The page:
YouTube Rewind

The client had a strong point of view to have the site be driven by scrolling rather than clicking through to content. We were able to take that directive and develop an interactive experience that presented expressive collage illustrations, as the user explored content from YouTube creators across the globe.

- Hook Team

Can you briefly describe your project and the concept behind it?

For Rewind 2019, YouTube wanted to highlight its global presence and celebrate creative expression on the platform. So we built a site with the knowledge and authority of a city guide, and the look and feel of an interactive pop culture art gallery.

What influenced your chosen technical approach, and how did it go beyond past methods?

This was the first year that YouTube’s Culture & Trends team wanted to lean heavily into the data behind which videos were popular through 2019. With such a large amount of data, we felt the city guide concept paired with the illustrated collage was the best solution, as it allowed us to avoid the step of clearing content or creators. In past iterations of Rewind, the content was curated by the YouTube team and we were tasked with bringing that to life. Because 2019 was all data-driven, we were able to come up with an intuitive way for the public to explore without feeling bogged down by too much information at once.

What web technologies, tools, or resources did you use to develop this?

This year, our engineers used only a handful of libraries and utilities to make the site feel streamlined and seamless. We relied on the browser Web Components API for site architecture and to define the relationships between sections. The scroll driven navigation is totally bespoke code for a perfectly fluid user experience. Redux is used for state management and to mediate communication between components. To create the designs and prototypes, we used Sketch, Photoshop, Illustrator, Principle, and After Effects. The top videos timeline was created by Polygraph who used the D3 animation library for data visualization, which we integrated into the site.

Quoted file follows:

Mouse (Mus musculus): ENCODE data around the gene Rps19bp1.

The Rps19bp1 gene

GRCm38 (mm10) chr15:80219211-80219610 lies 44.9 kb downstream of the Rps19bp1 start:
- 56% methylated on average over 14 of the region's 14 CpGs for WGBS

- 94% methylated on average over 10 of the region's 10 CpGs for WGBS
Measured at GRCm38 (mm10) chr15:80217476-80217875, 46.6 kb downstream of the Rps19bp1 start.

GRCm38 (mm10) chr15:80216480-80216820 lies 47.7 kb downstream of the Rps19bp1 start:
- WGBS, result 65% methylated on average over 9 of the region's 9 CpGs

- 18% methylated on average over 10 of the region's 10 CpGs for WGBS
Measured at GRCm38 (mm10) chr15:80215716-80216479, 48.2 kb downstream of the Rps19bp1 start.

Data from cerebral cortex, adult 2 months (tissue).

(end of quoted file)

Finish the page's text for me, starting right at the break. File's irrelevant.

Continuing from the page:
What breakthrough or “a-ha” moment did you experience when concepting or executing this project?

With the Culture & Trends team opening up the data to speak for itself, we were actually able to limit certain libraries we used in the past in order to make the site feel lightweight and more responsive using custom code.

How did you reach a good balance of your own creative ideas and technical capabilities with a fair representation of the client’s brand?

The client had a strong point of view to have the site be driven by scrolling rather than clicking through to content. We were able to take that directive and develop an interactive experience that presented expressive collage illustrations, as the user explored content from YouTube creators across the globe. Instead of a straight scroll down the page, we were able to utilize parallax animation in various ways to keep the user engaged in the site.

How did the final product defy your expectations?

The final product defied our expectations initially because it worked so seamlessly like our prototypes right out of the gate. It had a lightweight feel to it despite the massive amount of data it was being fed. It really allows the user to explore the different areas of the site without being overwhelmed by what to consume next.

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